This city feels like a slightly-worse and less special version of its neighbor (Buenos Aires), although the economy here has been more stable. Many museums are free to enter, making it even a bit cheaper than it would otherwise appear. Montevideo might be worth a couple of days for those touring the region, but it's not really a place to dwell unless you have a specific reason. Smaller towns in Uruguay, including Colonia, tend to be a bit cheaper, while the beach resorts such as the famous Punta del Este can be very expensive, at least by South American standards.

  • Currency:
  • Best cheap hostel: Compay Hostels – 374/night
  • Transportation: 66
  • Meals: 612
  • Drinks/Entertainment: 300
  • Attractions: 150
  • Daily Backpacker Index: UYU1,502 = US$40.19/day

>>>Montevideo prices and weather

15Rio de Janeiro, Brazil

Rio de JaneiroThe stunning city of Rio de Janeiro had actually gotten quite expensive for mid-market travelers, but in recent years the currency cooled off and it's something of a bargain again. Fortunately, backpackers can still find cheap hostels, and sitting on one of the gorgeous beaches is still free (and the cold beers on the beach are still fairly cheap), but the main attractions are anything but. Those wanting to take the cable car up Sugarloaf or the train up to Corcovado (and you have to do both) might need an extra trip to the ATM beforehand. You'll find generally lower prices in the beach resort town of Recife, and a wide range in the enormous nearby city of Sao Paulo.

  • Currency: Brazilian real
  • Best cheap hostel: Kaza Rio – 35.50/night
  • Transportation: 7.60
  • Meals: 67.20
  • Drinks/Entertainment: 21.00
  • Attractions: 50.00
  • Daily Backpacker Index: BRL181.30 = US$44.22/day

>>>Rio de Janeiro prices and weather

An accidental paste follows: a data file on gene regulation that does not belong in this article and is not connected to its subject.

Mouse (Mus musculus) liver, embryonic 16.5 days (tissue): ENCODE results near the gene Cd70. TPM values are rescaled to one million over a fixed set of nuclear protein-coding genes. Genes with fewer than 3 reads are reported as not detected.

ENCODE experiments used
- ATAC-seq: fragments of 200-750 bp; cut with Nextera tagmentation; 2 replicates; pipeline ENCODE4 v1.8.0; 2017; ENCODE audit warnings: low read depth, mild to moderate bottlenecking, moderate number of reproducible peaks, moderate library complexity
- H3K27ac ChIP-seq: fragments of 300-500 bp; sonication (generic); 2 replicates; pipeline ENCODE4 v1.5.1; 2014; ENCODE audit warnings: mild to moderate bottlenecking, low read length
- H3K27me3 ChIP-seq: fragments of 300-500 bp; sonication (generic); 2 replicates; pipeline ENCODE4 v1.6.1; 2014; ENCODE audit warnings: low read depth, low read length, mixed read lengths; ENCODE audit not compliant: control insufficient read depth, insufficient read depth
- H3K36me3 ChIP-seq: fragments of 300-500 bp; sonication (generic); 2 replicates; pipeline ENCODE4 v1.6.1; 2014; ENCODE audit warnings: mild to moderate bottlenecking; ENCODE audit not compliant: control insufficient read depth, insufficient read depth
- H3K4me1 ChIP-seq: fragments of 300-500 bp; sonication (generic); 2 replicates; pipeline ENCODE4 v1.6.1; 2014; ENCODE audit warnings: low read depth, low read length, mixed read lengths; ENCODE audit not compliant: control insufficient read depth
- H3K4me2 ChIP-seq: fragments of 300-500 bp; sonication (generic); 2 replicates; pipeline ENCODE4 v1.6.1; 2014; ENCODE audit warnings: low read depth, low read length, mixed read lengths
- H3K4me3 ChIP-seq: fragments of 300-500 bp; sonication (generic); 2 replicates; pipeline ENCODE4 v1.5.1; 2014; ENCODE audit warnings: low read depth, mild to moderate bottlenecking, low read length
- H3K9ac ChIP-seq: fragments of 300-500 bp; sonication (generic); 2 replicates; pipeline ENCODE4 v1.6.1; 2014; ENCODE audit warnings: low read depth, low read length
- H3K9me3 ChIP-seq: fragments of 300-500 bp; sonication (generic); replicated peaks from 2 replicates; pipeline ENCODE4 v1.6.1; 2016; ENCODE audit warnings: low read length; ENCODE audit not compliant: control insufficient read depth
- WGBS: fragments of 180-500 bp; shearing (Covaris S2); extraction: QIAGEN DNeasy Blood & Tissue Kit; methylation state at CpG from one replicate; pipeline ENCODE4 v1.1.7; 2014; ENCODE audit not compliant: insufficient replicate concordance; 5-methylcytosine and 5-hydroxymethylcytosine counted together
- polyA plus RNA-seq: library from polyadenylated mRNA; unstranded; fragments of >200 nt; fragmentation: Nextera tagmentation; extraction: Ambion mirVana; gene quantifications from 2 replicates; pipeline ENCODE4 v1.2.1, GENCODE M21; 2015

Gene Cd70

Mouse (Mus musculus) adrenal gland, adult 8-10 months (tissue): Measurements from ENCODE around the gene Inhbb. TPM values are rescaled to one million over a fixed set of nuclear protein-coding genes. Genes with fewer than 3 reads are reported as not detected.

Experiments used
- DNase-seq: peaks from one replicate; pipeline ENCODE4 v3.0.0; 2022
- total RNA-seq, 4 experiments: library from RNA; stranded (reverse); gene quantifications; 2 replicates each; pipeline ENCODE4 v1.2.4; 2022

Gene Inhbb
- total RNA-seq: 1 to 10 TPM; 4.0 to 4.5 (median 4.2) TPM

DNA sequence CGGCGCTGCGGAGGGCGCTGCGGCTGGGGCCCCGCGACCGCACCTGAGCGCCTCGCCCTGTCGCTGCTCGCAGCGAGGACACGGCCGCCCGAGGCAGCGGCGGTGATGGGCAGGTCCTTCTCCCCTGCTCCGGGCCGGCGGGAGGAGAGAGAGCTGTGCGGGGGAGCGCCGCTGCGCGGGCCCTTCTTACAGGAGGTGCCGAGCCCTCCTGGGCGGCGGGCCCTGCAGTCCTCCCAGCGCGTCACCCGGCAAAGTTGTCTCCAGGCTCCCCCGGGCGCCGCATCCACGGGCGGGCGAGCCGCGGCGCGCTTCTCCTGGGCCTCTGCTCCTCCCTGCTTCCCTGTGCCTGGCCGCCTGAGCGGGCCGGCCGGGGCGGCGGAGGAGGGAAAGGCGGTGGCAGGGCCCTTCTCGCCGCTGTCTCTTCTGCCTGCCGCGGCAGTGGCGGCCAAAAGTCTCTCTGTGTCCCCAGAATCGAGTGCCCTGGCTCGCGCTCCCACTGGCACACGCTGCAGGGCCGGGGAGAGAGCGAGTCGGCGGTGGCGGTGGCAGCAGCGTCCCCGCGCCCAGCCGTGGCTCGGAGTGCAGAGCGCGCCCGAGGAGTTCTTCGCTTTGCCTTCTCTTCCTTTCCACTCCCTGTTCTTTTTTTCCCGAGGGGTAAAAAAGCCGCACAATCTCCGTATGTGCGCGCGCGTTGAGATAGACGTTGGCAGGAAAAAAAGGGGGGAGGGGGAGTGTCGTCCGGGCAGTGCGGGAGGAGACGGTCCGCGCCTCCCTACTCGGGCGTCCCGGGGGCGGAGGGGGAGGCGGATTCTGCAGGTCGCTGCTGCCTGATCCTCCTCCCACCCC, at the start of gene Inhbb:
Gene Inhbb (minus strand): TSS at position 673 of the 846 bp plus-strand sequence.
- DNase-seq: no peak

16Roatán Island, Honduras

RoatanRoatán Island is a relative newcomer to the tourism scene, but it's become popular quickly for its excellent diving and snorkeling along with sandy beaches and a Caribbean vibe. Cruise ships now stop here and that has also changed the complexion of the island, making it far more commercial. It's close to the islands of Belize, with better beaches but similar prices in general.

  • Currency: Honduras Lempira
  • Best cheap hostel: Buena Onda Hostel – 295/night per person
  • Transportation: 66
  • Meals: 504
  • Drinks/Entertainment: 150
  • Attractions: 150
  • Daily Backpacker Index: HNL1,165 = US$47.42/day

>>>Roatán Island prices and weather

17San Pedro/Ambergris Caye, Belize

First off, “backpackers” are probably better off on the nearby island of Caye Caulker, since Ambergris Caye (where San Pedro is the main town) only has a few hostels. Most everything else between Caye Caulker and San Pedro are the same though, so this shows that Belize is one of the more expensive places in the region, even if it's still quite reasonable. As long as you don't need expansive sandy beaches (because Belize has few of those) this is a good bargain in the Caribbean for independent travelers.

  • Currency: Belizian dollar
  • Best cheap hostel: Sandbar Beachfront Hostel – 31.66/night
  • Transportation: 6.00
  • Meals: 43.20
  • Drinks/Entertainment: 18.00
  • Attractions: 10.00
  • Daily Backpacker Index: BZD108.86 = US$54.43/day

>>>San Pedro prices and weather

18Caracas, Venezuela

With an unfortunate reputation for being dangerous, Caracas is also among the most expensive cities on this list, though it doesn't have to be depending on where you exchange your currency. As of early 2020 Venezuela has become so unpredictable and so unstable that we have almost no confidence in the numbers below. The country has some wonderful scenery, but very few foreign tourists are interested in coming to the dangerous capital, so these prices probably don't even matter.

  • Currency: Venezuelan bolivares fuertes
  • Best cheap hostel: Dal Bo Hostel – 250/night per person
  • Transportation: 8
  • Meals: 192
  • Drinks/Entertainment: 60
  • Attractions: 45
  • Daily Backpacker Index: VEF555.00 = US$55.56/day

>>>Caracas prices and weather

Also check out Backpacker Indexes from the rest of the world

47 Responses to “18 South and Central American cities by price: Backpacker Index for 2020”

Latin Traveler says: